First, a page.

Another friend of mine, Bob, likes to tell the story of a friend of his who came to his house and was amazed at all his wildlife photos, framed, hanging on the walls under spot lights. I love photography, stated his friend, and I could take photos like these. Bob asked him when was the last time he went out to shoot. I went out for a day about four months ago, he replied. Without saying it, Bob knew this guy would never take even a single image to rival those on his wall … because the friend wasn’t committed to wildlife photography and the time it required. He wanted it to come conveniently, and easily.
The time commitment wildlife photography requires is a powerful source for those subject experiences that form the basis of your level of wildlife knowledge. With that time commitment, and the hours in the field it generates, both camera knowledge and subject knowledge rise rapidly – and your ability to produce amazing images increases. These three concepts of camera knowledge, subject knowledge, and time commitment are inter-related and bound together, clearly synergies of each other. A synergy is defined as: the interaction or cooperation of two or more … agents to produce a combined effect greater than the sum of their separate effects. Hmmmm.
There comes a point in your photography labors when the kind words of a unknown stranger about your image, means nearly as much as the efforts you made to capture that image. There are many different ways to get critique’s of your images, some are accurate and some are not. Friends and family are not accurate, as they are bent and twisted by personal likes and dislikes for you and photography in general. For the same reason your general Facebook post replies are not accurate, hey, they are mostly friends and friends of friends. Many a poorly executed, poorly processed, badly composed, and slightly out-of-focus image is met with a chorus of “great image”, “wow”, “what talent”, “you have a great eye”, “beautiful”, “superb”, etc. etc. etc.
Critique is defined as: evaluate in a detailed and analytical way. This can only be done by your photographic peers or betters. My philosophy on critiquing an image is to find something good, find something bad, clearly state the obvious, then leave it and move on. When I began my career in photography doing freelance magazine submissions the harsh reality that great quality matters was driven through me like a stake through Dracula’s heart. With each slide submission rejection I got better. After a dozen or so submissions the magazines started retaining images, after a dozen more I started getting an occasional published credit, two dozen submissions after that I started getting regular photo credits.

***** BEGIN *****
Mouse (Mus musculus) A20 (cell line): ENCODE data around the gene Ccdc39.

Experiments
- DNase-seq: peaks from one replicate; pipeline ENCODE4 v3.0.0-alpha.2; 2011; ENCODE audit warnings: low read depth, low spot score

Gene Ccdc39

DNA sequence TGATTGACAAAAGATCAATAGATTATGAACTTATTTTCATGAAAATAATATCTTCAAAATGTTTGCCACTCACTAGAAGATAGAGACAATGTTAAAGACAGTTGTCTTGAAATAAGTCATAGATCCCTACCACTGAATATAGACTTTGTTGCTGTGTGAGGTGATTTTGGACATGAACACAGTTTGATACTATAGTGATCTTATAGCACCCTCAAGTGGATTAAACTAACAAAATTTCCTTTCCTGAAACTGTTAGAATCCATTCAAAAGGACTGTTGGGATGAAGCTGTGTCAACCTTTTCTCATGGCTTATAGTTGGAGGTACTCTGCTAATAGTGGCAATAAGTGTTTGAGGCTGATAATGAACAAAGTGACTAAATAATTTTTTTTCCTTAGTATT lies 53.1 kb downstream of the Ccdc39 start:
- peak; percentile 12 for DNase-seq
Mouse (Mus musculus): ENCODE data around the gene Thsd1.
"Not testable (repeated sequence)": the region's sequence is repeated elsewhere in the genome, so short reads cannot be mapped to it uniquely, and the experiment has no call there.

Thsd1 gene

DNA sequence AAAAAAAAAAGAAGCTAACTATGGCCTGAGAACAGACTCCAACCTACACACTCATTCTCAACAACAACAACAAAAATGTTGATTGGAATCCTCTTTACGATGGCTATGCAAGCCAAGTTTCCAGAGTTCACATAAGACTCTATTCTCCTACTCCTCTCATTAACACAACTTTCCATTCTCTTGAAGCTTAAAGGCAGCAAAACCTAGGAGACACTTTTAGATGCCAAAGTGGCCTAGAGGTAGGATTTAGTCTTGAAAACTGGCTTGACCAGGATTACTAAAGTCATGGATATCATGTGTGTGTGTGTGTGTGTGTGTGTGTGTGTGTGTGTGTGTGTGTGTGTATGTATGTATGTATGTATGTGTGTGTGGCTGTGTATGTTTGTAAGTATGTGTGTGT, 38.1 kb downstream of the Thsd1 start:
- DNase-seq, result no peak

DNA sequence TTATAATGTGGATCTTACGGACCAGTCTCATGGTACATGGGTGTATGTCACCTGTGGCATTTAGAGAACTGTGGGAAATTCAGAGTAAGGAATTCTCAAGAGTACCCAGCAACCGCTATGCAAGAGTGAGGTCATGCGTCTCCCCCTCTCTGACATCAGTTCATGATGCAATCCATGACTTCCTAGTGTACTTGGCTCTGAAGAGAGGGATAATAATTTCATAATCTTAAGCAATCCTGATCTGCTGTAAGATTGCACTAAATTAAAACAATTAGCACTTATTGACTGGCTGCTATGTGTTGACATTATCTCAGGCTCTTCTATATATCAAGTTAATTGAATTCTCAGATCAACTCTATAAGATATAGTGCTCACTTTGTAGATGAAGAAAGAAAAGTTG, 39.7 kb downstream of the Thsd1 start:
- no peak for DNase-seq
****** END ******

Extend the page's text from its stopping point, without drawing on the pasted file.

There are many avenues photographers have for getting good, valid, helpful critiques of their best images. Critiquing less than the best images is a waste of time, your time and the judges. I want my best images to get better, not my average images. I delete average images regularly, they do nothing but clog up my stock library if I were to leave them in.
There are groups that are dedicated to making you a better photographer through evaluation of your images. Camera clubs come to mind first. This is a great way to not only get out to shoot more, but to have your techniques critiqued. When four or five images get critiqued a certain way, you (I) become very alert to not repeating that particular mistake. We learn from it, and our depth of photography understanding grows. Everyone needs their images to be critiqued, only the most vain and ego driven photographers think their work is above critique. A critique is not necessarily criticism and shouldn’t be taken that way. Criticism is usually unfair and biased, a critique is an evaluation of techniques. You can shoot with a tripod or not, but slightly blurry images or those not capable of being printed large, or published – should push you towards using tripods and improving the quality of your images. That’s a critique. You may feel differently and decide your hand-holding techniques could be improved and that would mitigate some of the quality issues, but regardless, the critique caused you to change and improve some photography technique.
There are also many large organizations like PPA, PSA, NANPA, and others that can provide you with a source for critiquing images. There are online groups that will also critique (not criticize) your submitted images. When my images are critiqued I tend to feel a tingle of disdain go down my back – that’s natural for all of us. But I try and see the point being made, and get a feel for whether the solution offered is truly viable. Sometimes I explain the reason I did something, or did not do something (especially in processing), and let it go so maybe the other viewers who might agree with the critique will see why I did it. I’ve learned many valuable Photoshop techniques by following through with tips I received from critiques.
The photographers out there who produce great images on a regular basis do so through a continually refining process of camera knowledge, subject knowledge, time commitment, and critique. Many photographers specialize in particular areas of photography, and there are many! But great wildlife photography is extremely difficult and requires all of its practitioners to hone a set of skills particular to this genre. The process I describe here covers my perceptions on what leads to better wildlife images. There are many other nuances not mentioned and many other skills not detailed – but this process will get you started in the right direction.